Bee sharpens his sting
Rodney family prays, trains for Scripps glory
Laura Redpath, Senior Staff Reporter
IN KEEPING with their motto of 'prayer, preparation and purpose', the Rodneys have made training for the Scripps National Spelling Bee a family journey.
Owayne Rodney made his way from placing 15th at the Clarendon Spelling Bee parish finals in 2008 to qualifying for the national finals the following year. He then earned the spelling bee crown and was taken around May Pen in a Hummer as part of the celebration. Now, he's training non-stop to compete against children from all over the world for the title of Scripps National champion.
"We're getting some breakthrough," Carlene Rodney, Owayne's mother, said. "We're hoping with the breakthrough we can nail it at this year's competition."
Jody-Anne Maxwell was the first child - in 1998 - from a country other than the United States or a US-controlled territory to win the international competition. Jamaica, though performing creditably ever since, has not repeated that performance.
Emphasis on prayer
Owen and Carlene Rodney are always researching techniques that will help their son reclaim what Maxwell started 12 years ago.
"We know we can't do it without prayer," Carlene said. "We do a lot of research, because in order to know where you're going, you have to know where you're coming from."
The Rodneys pray consistently, fasting on Wednesdays, and ask for guidance so that Owayne might be fully prepared for what lies ahead.
Owayne, whose favourite word is 'potpourri', couldn't put into words how he manages to stay sane, despite challenges and long hours. However, his spelling coach, Primrose Swaby, chimed in, "You pray."
The national champion spends his break time being trained by his classmates under trees at the St Thomas More Preparatory School in Clarendon. He also spends Fridays competing against his father in regular spelling competitions.
"My wife is the spellmistress," Owen said, smiling with her. "As for Owayne and me, we go head to head in many clashes. It's great rivalry!"
However, Owen is no match for his son, who usually wins. The champ's father usually complains that his eyes are "dark", and he can't "hear the words", at which Owayne laughs.
Carlene, during her school days, was also a spelling force to reckon with, challenging 11th-grade high-school girls, who were older than she, to spelling competitions. Owen also made it to the spelling bee parish finals when he was a child.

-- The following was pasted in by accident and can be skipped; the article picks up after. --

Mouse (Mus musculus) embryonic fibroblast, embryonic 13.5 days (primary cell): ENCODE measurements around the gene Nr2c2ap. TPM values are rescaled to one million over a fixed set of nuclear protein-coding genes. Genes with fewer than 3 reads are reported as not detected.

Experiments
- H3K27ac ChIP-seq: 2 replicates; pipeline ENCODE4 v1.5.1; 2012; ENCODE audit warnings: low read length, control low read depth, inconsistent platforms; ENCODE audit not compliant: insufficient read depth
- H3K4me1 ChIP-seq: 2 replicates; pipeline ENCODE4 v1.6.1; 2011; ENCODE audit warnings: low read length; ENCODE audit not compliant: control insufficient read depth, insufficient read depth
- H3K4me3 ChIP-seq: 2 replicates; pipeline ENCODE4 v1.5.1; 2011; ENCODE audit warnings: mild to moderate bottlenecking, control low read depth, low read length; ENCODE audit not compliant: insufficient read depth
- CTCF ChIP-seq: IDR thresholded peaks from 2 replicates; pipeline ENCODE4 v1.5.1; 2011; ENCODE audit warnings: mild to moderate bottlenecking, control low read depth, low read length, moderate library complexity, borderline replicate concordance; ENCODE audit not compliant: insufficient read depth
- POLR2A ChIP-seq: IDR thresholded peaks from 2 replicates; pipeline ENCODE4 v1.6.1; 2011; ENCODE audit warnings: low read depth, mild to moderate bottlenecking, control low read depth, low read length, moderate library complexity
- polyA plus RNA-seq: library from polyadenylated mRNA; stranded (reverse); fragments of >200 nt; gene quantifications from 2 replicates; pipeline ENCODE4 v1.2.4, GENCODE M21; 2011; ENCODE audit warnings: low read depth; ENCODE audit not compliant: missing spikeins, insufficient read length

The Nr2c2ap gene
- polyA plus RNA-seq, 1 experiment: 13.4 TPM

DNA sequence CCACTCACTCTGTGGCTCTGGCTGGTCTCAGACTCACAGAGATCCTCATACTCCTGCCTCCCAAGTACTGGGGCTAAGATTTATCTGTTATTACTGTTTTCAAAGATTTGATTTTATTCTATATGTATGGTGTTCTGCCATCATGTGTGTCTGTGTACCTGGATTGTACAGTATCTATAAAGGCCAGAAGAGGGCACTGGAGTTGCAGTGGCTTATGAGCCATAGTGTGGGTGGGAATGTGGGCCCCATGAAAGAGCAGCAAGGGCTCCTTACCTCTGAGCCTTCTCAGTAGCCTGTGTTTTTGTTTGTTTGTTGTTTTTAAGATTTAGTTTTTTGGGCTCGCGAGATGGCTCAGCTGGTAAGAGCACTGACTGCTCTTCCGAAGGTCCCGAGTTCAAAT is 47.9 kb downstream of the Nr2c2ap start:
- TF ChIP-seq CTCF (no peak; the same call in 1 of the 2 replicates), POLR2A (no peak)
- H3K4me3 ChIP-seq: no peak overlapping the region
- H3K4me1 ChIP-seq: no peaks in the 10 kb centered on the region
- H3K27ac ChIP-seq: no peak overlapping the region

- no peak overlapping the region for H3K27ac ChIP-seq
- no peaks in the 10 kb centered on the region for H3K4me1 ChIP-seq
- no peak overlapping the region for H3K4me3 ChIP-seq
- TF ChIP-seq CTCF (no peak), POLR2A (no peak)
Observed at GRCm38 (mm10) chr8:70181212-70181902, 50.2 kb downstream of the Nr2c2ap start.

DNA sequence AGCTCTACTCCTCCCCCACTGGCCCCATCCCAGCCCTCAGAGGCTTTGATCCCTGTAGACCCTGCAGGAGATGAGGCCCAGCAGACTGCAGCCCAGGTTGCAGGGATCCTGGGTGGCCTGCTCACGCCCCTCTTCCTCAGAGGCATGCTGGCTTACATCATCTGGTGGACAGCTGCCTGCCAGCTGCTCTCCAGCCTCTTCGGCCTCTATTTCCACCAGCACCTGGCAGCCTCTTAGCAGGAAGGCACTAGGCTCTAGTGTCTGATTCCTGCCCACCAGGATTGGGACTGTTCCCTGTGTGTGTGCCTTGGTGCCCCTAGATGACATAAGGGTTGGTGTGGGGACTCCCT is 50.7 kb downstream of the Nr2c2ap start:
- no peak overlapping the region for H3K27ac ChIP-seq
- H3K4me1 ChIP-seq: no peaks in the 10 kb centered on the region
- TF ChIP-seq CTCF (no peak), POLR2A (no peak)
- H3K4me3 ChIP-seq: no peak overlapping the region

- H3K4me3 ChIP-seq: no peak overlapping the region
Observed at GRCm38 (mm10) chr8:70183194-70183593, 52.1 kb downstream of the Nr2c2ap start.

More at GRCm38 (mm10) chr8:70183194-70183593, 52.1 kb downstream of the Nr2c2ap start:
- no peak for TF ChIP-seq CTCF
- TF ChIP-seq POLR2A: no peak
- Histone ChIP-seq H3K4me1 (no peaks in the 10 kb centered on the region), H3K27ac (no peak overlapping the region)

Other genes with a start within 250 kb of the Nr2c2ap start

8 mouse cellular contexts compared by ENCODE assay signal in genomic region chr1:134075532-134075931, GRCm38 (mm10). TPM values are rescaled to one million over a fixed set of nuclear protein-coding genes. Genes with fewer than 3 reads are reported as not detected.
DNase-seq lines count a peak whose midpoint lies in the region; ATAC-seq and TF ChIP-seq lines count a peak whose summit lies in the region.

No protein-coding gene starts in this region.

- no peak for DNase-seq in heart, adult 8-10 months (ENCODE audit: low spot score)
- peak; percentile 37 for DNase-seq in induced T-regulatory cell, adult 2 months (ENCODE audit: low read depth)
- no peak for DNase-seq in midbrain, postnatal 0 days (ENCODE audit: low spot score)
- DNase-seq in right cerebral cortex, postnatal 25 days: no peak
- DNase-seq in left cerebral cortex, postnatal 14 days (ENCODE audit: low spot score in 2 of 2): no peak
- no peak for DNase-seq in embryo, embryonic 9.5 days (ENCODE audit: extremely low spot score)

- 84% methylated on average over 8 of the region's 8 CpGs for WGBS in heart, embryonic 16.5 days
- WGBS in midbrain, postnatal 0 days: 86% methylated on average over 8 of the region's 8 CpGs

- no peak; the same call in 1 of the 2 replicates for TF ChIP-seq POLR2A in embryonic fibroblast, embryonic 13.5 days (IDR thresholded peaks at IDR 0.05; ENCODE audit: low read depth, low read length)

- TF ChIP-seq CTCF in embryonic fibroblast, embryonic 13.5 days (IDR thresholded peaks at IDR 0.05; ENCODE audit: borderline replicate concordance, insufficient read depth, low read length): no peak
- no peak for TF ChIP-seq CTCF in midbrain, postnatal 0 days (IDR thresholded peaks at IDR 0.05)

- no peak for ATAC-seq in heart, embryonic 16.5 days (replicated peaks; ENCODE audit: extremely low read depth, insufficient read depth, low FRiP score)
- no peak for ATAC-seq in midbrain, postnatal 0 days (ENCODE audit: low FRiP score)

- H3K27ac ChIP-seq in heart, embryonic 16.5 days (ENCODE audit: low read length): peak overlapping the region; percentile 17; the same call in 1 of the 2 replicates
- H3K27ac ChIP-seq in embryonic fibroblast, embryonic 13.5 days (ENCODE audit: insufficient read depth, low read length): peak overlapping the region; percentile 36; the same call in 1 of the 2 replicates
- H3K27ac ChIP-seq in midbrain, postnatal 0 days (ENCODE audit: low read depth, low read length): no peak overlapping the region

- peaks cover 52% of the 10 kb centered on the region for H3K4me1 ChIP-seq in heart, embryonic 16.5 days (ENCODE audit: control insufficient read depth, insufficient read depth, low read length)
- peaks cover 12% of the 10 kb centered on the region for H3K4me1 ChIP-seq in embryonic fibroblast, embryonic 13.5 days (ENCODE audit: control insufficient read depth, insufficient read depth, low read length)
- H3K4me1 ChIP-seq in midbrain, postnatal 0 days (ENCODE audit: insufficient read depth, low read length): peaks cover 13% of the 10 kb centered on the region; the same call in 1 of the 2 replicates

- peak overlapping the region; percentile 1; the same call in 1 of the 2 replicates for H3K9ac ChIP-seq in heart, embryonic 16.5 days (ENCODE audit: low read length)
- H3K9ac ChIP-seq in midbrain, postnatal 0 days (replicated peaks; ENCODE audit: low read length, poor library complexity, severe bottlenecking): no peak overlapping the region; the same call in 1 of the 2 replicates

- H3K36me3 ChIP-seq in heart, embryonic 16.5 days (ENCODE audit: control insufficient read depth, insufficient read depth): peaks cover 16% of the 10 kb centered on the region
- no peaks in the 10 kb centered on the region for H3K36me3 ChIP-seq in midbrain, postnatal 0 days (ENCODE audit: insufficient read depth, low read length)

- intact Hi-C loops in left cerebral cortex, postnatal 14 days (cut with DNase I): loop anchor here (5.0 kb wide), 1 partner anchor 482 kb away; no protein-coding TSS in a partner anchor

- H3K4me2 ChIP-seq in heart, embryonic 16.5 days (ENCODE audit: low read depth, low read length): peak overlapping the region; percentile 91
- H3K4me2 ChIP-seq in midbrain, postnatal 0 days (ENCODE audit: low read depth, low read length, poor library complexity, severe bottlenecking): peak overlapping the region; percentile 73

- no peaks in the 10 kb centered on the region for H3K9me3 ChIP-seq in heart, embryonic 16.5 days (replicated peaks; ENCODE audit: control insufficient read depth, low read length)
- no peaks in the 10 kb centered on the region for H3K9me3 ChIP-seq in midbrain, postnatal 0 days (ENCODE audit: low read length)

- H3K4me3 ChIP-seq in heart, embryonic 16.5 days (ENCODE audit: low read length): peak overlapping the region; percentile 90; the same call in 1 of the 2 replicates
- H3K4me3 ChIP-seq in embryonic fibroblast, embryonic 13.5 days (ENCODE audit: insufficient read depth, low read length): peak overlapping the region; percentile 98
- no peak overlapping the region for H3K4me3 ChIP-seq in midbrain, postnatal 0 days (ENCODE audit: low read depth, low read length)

"Owayne has done far better than us," Owen said.
The St Thomas More student also spends Saturday afternoons training at the Manchester Parish Library with Primrose Swaby, hacking away at wide-ranging material, including the Merriam-Webster Dictionary.
"We can't wait for GSAT to pass," Swaby said. "After GSAT, it's all about spelling."
The coach, who for the second year in a row was training a national champion, said it was difficult to step into a position that the Reverend Glen Archer has held for so many years.
"It's a lot of hard work to beat Rev Archer," she said. "To beat (him), you have to put in a lot of sleepless nights.
"I've been watching him for years and I said to myself, 'I have to beat this man one day'," Swaby said, tapping her pencil on the polished wood of the library table.
Owayne has studied more than 450,000 words during the course of his training, sometimes tackling 1,000 in a day.
"We've decided to help his coach by doing our part as parents. We want to see (Owayne) succeed," Carlene said.
Owen described his son as a well-rounded speller, cricketer and good student.
The 11-year-old Rodney said he wasn't nervous about attending the Scripps National competition.
"I feel very elated to know that I've been working very hard to prepare for the national spelling bee competition, which I've won, and that I'll be going to Scripps to face other children from all over the world," he said.